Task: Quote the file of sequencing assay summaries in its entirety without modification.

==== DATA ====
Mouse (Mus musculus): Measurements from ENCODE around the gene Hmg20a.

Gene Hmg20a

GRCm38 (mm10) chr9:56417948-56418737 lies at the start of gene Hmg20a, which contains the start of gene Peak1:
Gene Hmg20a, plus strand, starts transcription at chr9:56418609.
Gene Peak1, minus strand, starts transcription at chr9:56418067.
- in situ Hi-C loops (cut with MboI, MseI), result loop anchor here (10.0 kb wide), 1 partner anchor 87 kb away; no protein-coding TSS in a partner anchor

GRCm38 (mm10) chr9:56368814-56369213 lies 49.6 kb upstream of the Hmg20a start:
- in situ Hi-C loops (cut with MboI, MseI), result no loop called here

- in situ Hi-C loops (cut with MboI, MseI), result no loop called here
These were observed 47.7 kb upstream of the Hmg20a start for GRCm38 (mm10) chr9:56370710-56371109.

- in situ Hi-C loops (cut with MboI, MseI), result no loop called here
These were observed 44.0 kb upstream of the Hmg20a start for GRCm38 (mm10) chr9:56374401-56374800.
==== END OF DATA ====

Mouse (Mus musculus): Measurements from ENCODE around the gene Hmg20a.

Gene Hmg20a

GRCm38 (mm10) chr9:56417948-56418737 lies at the start of gene Hmg20a, which contains the start of gene Peak1:
Gene Hmg20a, plus strand, starts transcription at chr9:56418609.
Gene Peak1, minus strand, starts transcription at chr9:56418067.
- in situ Hi-C loops (cut with MboI, MseI), result loop anchor here (10.0 kb wide), 1 partner anchor 87 kb away; no protein-coding TSS in a partner anchor

GRCm38 (mm10) chr9:56368814-56369213 lies 49.6 kb upstream of the Hmg20a start:
- in situ Hi-C loops (cut with MboI, MseI), result no loop called here

- in situ Hi-C loops (cut with MboI, MseI), result no loop called here
These were observed 47.7 kb upstream of the Hmg20a start for GRCm38 (mm10) chr9:56370710-56371109.

- in situ Hi-C loops (cut with MboI, MseI), result no loop called here
These were observed 44.0 kb upstream of the Hmg20a start for GRCm38 (mm10) chr9:56374401-56374800.